60 city Primary schools get textbooks

KIGALI City Council has so far distributed over 19,000 textbooks to 60 primary schools in its ongoing reading campaign dubbed “Mobile Library.” The campaign locally known as “Bana Dusome” an initiative by the City Council in conjunction with Bakame Edition, a local publishers’ association launched last month, aims at encouraging pupils in the city to read as a way of enhancing their reading skills.
Primary school pupils attending a class. KCC has launched a progamme aimed at encouraging pupils to read.
Primary school pupils attending a class. KCC has launched a progamme aimed at encouraging pupils to read.

KIGALI City Council has so far distributed over 19,000 textbooks to 60 primary schools in its ongoing reading campaign dubbed “Mobile Library.”

The campaign locally known as “Bana Dusome” an initiative by the City Council in conjunction with Bakame Edition, a local publishers’ association launched last month, aims at encouraging pupils in the city to read as a way of enhancing their reading skills.

In an interview with The New Times, Marthe Yankurije who is in charge of education at KCC, said that the education office in the city in collaboration with Bakame Edition set up a committee to closely follow up the exercise to get positive results as originally expected.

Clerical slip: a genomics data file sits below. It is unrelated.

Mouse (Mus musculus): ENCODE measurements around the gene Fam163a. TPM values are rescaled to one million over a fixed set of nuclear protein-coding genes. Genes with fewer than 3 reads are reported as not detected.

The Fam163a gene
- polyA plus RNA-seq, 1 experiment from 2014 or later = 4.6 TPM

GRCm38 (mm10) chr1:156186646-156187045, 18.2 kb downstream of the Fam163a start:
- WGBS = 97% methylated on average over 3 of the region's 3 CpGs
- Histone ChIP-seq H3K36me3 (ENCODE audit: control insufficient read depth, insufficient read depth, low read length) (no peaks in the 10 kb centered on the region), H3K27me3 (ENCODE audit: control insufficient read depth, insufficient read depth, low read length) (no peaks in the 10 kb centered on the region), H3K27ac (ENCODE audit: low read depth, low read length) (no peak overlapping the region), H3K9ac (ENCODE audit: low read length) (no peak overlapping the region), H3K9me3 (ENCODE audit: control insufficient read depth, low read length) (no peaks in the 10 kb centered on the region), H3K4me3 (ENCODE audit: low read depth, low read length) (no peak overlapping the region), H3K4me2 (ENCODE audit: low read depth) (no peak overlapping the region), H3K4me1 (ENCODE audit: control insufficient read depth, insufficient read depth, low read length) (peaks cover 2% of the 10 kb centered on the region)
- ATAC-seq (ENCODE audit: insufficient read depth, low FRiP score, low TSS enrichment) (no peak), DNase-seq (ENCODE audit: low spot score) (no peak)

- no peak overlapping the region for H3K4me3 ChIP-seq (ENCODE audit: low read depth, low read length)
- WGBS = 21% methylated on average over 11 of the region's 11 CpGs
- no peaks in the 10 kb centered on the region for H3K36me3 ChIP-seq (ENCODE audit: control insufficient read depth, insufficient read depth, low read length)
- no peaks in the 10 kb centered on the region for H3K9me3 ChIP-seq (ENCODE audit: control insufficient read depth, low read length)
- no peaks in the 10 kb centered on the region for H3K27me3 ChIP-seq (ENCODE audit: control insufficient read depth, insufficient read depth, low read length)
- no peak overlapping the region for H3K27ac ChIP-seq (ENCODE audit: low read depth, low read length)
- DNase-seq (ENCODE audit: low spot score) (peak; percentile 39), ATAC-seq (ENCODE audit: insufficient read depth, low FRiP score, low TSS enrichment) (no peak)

According to Yankurije, the books which are supposed to be transferred to other schools after a month are expected to have reached all the 167 Primary schools in the city by the end of this year.

She however, said that all schools are supposed to be having their own libraries, the Mobile Library being, “just a supporting library.”

“All schools are expected to set aside a budget to equip their own libraries starting by next year,” Yankurije said.

1008 books were donated by the US embassy in Rwanda in the first phase while 315 were provided by Macmillan.

The other 18,008 books worth Rwf10.5 were donated by Bakame Edition and KCC.

To cement the culture of reading amongst children, Yankurije said that 30 minutes of reading in each school were set aside every week.

“Every school must have 30 minutes of reading under the teachers’ supervision,” she said.

“This, we did it because most of the primary schools are day-scholars and pupils hardly get time at home to read these books because they cannot take them home.

She however, said that most children have ignored reading French text books following the introduction of English as a language of instructions in schools.

“The teachers have responded to us saying their pupils ignore reading books written in French that it is of less use to them since it is now only taught as a subject but not a language of instruction,” Yankurije said.

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